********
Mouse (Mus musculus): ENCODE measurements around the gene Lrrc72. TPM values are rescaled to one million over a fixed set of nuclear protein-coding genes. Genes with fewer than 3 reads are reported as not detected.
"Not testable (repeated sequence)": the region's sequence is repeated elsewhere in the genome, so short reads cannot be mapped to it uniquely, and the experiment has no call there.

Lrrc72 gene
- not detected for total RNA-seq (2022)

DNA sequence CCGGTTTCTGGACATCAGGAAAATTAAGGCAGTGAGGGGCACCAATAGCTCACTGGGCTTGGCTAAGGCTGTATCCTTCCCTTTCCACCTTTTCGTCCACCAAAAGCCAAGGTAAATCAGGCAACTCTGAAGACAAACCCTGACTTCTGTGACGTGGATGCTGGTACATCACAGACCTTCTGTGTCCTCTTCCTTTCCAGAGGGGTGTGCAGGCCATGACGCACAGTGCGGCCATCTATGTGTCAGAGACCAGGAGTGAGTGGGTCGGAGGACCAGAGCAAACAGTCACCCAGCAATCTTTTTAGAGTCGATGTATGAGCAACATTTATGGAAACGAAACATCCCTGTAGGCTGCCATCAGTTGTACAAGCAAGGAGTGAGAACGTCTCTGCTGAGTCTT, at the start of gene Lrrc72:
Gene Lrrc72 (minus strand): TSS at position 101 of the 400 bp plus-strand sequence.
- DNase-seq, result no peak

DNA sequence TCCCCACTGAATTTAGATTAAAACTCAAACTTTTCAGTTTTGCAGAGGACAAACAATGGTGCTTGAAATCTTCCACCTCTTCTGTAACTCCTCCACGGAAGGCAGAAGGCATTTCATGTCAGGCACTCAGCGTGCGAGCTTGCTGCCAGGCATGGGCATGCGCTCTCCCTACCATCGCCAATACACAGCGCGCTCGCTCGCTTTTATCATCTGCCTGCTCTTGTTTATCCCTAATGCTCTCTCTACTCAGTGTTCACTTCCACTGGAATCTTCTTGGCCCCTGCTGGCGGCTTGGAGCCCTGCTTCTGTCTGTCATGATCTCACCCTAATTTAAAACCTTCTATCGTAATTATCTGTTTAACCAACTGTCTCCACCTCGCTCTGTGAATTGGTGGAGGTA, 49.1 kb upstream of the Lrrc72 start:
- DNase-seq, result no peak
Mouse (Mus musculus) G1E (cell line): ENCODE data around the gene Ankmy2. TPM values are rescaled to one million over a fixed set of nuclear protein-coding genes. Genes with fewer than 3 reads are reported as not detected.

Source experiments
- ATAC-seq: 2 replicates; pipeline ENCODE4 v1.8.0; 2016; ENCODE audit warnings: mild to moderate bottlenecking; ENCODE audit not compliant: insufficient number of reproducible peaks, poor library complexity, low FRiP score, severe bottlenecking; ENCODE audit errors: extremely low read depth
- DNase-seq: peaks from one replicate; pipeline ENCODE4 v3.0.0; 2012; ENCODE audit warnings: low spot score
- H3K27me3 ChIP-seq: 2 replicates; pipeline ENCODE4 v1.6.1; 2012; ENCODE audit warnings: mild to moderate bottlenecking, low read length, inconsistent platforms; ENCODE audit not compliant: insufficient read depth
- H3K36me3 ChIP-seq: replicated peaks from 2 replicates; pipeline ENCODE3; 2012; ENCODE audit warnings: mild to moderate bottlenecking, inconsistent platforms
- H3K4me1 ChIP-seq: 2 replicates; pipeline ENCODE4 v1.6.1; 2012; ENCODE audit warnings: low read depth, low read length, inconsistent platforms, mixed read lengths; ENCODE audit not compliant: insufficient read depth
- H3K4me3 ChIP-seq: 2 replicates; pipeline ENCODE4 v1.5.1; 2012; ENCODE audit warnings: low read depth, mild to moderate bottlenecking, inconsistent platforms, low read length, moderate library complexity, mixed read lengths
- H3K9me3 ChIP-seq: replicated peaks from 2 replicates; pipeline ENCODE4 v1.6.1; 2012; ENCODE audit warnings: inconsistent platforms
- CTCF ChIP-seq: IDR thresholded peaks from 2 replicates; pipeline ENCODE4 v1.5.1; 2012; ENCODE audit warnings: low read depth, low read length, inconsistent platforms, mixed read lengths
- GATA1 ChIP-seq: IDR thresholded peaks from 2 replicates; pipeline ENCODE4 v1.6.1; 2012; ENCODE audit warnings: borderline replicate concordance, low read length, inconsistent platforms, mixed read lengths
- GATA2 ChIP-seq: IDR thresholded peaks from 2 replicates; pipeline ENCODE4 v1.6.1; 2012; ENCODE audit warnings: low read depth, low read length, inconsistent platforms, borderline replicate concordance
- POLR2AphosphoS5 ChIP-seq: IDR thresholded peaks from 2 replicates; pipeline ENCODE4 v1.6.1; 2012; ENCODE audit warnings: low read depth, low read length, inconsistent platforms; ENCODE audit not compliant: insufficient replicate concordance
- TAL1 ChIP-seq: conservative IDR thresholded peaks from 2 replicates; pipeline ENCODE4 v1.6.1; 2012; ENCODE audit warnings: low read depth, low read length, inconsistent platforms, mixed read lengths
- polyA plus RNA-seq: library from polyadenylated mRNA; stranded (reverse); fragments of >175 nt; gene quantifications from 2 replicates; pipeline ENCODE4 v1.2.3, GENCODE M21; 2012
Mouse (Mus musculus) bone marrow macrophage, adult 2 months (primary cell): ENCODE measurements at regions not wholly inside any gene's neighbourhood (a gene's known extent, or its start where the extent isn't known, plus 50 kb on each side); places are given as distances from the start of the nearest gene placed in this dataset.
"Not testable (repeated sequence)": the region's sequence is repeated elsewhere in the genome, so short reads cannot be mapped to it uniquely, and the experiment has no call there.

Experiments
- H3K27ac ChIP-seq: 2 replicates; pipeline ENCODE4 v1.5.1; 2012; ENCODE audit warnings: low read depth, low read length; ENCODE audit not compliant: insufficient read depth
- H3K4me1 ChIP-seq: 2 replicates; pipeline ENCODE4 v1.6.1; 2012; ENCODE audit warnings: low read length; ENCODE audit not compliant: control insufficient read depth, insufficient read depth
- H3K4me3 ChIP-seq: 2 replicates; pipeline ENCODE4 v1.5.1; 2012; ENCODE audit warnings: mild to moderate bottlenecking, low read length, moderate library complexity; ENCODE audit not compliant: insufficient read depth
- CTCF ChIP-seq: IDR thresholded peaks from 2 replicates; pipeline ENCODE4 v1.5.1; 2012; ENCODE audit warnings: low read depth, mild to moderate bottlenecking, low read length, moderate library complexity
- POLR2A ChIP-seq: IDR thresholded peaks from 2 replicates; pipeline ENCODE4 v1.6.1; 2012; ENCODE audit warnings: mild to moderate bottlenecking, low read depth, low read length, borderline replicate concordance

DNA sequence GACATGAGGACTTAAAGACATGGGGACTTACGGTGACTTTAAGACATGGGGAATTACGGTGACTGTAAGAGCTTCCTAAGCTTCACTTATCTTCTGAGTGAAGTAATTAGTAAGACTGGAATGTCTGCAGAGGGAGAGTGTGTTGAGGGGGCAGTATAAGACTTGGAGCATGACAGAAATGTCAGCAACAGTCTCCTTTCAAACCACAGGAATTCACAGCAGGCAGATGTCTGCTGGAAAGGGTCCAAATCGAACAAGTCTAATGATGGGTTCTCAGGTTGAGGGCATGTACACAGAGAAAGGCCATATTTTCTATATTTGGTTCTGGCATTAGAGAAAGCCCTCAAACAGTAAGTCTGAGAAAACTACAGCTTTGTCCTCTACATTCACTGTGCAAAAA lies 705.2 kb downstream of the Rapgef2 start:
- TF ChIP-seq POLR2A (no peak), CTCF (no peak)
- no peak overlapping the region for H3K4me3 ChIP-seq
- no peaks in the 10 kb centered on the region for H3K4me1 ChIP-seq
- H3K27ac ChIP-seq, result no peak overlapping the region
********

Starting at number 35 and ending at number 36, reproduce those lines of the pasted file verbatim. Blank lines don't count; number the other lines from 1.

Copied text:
- no peak overlapping the region for H3K4me3 ChIP-seq
- no peaks in the 10 kb centered on the region for H3K4me1 ChIP-seq